Toxic nationalism leads to discrimination and violation of human rights
1 weeks ago, 01:14
The recent mid-term elections in the United States brought to light the benefits of welcoming a stranger.
The election of Ilhan Omar as the first Somali-American US congresswoman demonstrated that diversity can bring with it inclusive democracy. Her election was also a beacon of hope for globalisation at a time when the concept is being undermined by the rise of nationalism.
Sweden’s election a few months ago was a clear indication of how different countries are finding it important to “protect” their interest at the expense of regional integration and globalisation.
Though one of the most liberal nations, Sweden is now experiencing the wind of the far-right movements that is blowing faster than expected across Europe. This growth of the far right parties is founded on nationalism.
Nationalism can be defined as extreme patriotism; with it comes some negative effects. Far-right parties are mainly conservatives and uphold national values and traditions. However, they have, at times, exhibited fascism, white nationalism, neo-Nazism and racism.
The Sweden Democrats, a party that is founded on Swedish fascism, is both anti-European Union and anti-immigrants.
The party’s popularity has been rising steadily: In the 2010 election, it garnered 5.4 per cent of votes; 12.9 per cent in 2014; and 17.6 per cent in 2018.
The growth of such a party in a liberal country that is described as a “refugee-friendly nation” and which, at one point in 2015, absorbed more than 163,000 immigrants is scary in the face of human conflict.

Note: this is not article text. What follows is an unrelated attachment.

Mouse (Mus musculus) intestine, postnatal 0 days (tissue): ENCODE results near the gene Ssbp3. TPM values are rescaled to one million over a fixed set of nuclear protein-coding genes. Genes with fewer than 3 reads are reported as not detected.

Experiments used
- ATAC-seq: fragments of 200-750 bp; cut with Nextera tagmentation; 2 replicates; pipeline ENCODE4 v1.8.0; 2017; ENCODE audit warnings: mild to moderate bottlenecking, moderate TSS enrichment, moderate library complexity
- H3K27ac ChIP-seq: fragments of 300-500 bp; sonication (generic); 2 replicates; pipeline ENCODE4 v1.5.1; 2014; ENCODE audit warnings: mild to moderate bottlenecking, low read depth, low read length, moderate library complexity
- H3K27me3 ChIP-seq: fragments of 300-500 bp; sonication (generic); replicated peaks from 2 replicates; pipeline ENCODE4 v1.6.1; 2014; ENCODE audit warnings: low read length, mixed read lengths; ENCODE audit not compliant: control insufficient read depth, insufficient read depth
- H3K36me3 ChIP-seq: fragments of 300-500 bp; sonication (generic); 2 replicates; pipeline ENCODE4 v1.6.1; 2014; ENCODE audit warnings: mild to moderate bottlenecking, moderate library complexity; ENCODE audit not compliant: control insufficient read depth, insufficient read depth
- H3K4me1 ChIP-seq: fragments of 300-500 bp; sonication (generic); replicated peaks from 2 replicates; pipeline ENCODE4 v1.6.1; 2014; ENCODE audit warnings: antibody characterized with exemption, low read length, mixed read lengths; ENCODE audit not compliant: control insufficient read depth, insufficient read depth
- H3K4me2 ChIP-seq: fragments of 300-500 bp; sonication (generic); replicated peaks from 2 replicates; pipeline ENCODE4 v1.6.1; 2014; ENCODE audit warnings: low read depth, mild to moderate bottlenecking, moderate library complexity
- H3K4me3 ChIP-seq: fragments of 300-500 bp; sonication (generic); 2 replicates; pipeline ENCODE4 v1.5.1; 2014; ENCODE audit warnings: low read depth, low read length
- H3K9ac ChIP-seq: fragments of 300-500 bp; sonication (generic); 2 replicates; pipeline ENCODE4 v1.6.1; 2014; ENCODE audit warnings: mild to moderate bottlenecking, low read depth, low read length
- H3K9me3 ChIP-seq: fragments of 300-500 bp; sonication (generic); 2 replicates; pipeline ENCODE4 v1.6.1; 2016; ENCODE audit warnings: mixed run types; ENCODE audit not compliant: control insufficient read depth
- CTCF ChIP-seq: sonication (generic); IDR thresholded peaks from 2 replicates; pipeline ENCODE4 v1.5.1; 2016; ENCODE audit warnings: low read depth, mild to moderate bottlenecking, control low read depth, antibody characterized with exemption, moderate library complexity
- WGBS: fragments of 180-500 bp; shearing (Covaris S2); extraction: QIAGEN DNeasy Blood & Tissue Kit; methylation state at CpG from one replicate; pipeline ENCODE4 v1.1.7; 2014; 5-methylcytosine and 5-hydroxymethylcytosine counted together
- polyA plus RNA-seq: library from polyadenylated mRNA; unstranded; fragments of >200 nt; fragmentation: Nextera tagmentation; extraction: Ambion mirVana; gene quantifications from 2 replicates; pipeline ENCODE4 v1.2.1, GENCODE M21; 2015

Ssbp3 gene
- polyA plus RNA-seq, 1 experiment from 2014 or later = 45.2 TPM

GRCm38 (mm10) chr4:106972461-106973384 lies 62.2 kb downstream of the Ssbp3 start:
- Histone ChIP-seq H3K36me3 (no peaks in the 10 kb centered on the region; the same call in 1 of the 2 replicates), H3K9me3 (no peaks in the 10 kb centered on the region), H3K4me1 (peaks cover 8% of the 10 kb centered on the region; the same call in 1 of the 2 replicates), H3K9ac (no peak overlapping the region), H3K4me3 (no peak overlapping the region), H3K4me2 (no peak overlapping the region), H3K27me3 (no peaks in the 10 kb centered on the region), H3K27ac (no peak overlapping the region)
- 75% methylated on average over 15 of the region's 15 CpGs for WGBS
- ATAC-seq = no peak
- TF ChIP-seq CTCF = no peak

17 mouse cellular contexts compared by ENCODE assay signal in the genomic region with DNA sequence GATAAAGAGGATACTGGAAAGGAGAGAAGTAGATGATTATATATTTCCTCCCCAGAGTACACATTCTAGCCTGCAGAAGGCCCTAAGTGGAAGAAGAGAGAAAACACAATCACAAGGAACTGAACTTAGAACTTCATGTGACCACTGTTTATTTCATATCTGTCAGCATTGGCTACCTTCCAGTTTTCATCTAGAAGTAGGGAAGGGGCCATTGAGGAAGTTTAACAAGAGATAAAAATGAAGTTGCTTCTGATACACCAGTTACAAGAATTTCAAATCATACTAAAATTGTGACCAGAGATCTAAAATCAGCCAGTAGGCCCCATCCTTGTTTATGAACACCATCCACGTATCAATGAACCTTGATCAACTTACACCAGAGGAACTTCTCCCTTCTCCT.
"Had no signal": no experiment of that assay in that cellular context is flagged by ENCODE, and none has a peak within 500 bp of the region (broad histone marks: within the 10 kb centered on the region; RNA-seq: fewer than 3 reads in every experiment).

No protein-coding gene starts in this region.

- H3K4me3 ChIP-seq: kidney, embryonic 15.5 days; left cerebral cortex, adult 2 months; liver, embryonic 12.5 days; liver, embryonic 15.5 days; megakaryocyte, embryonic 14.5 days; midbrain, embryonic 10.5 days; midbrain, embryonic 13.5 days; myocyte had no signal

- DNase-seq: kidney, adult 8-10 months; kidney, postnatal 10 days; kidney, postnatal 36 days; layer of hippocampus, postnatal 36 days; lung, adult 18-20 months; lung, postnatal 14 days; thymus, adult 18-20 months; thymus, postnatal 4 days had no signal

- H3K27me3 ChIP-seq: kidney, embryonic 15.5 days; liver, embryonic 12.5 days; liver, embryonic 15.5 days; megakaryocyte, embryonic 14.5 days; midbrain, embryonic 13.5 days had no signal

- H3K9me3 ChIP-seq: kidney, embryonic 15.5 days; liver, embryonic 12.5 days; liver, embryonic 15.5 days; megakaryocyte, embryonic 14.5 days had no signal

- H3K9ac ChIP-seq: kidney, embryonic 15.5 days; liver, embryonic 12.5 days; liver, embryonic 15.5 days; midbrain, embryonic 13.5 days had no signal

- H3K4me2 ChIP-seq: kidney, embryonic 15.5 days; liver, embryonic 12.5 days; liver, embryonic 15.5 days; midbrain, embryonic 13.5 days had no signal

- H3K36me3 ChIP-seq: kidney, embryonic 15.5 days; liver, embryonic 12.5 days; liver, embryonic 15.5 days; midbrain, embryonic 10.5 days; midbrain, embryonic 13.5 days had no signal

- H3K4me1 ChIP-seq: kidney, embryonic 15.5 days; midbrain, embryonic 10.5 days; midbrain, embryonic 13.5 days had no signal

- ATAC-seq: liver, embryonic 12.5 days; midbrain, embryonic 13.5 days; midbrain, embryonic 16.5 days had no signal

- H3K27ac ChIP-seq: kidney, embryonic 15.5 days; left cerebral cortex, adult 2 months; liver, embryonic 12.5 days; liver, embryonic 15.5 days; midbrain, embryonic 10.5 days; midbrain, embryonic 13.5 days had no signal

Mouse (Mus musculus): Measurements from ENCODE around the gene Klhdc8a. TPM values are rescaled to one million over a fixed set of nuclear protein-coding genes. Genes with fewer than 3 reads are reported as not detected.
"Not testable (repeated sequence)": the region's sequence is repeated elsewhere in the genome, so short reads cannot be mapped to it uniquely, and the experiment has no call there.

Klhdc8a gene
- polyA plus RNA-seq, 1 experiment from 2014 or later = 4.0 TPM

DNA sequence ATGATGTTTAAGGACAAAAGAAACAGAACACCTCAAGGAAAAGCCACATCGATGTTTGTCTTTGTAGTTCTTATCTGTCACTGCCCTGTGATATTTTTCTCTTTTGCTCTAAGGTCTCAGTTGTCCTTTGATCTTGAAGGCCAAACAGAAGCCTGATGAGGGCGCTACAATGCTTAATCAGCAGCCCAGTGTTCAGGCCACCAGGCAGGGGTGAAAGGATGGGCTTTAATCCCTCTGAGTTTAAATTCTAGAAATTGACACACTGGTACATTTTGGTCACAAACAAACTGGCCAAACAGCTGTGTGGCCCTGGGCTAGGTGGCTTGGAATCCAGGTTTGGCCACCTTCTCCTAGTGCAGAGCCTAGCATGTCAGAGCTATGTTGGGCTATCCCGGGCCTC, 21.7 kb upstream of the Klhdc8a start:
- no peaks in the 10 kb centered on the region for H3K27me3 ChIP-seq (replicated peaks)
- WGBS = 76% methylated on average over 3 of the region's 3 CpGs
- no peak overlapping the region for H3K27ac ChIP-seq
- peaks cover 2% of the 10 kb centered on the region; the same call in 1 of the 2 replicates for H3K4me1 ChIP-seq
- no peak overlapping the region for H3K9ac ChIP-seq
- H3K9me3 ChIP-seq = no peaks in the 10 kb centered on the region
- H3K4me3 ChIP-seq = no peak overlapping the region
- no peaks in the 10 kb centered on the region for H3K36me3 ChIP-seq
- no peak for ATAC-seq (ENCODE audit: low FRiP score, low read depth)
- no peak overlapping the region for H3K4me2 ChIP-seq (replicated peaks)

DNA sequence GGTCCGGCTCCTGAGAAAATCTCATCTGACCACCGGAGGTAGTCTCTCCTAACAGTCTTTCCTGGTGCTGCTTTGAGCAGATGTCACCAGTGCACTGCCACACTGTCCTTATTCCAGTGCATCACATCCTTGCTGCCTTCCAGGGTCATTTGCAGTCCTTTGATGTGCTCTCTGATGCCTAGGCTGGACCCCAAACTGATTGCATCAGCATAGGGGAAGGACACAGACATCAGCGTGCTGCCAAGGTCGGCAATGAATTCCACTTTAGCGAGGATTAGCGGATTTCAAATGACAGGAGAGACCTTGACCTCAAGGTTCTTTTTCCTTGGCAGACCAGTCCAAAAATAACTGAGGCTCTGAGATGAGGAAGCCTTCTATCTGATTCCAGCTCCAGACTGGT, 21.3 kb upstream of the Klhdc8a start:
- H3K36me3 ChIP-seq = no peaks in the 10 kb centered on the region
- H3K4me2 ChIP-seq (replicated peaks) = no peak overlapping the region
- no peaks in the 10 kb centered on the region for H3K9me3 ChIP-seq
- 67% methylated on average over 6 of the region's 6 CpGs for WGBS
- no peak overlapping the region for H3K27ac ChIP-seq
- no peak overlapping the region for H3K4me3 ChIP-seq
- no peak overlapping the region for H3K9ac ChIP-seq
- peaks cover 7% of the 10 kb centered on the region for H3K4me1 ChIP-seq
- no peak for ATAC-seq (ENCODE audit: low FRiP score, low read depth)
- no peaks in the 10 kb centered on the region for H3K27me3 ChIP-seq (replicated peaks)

Sweden joins a long list of nations such as Italy, Austria, France and the Netherlands where the far-right parties are gaining popularity.
European unity is at risk while asylum seekers and other forced migrants are likely not to be welcomed.
Other countries, such as the US and the United Kingdom, have in the recent past aligned their policies towards nationalism with “Brexit” from the EU by Britain and the Trump administration’s strange foreign and aid policies.
Closer home, there has been a silent but evident “split” of the African continent into sub-Saharan and northern Africa. Northern Africa, mostly Arab-dominated, has aligned itself to the Middle East in what is referred to as Middle East and Northern Africa (Mena).
The East African Community has also been affected. Tanzania, for example, feels that integration will force it to open up its borders to “strangers” who are only after its resources and land, especially considering that it has the largest land mass compared with the other member states.
Under the leadership of Mwalimu Julius Nyerere, Tanzania founded its values on Ujamaa (socialism) and this has fostered a spirit of nationalism that is difficult to change.
These cases of growth and separation, division, alignment and interest protection can be viewed as the wider expression of the individualistic ideology that is also growing and the fall of once highly sought-after globalisation.
Globalisation and integration should not only be viewed from a trade and economic point. Integration should encompass all the aspects of human development — including political, social and economic. The continuous overemphasis on economic integration is not only ...
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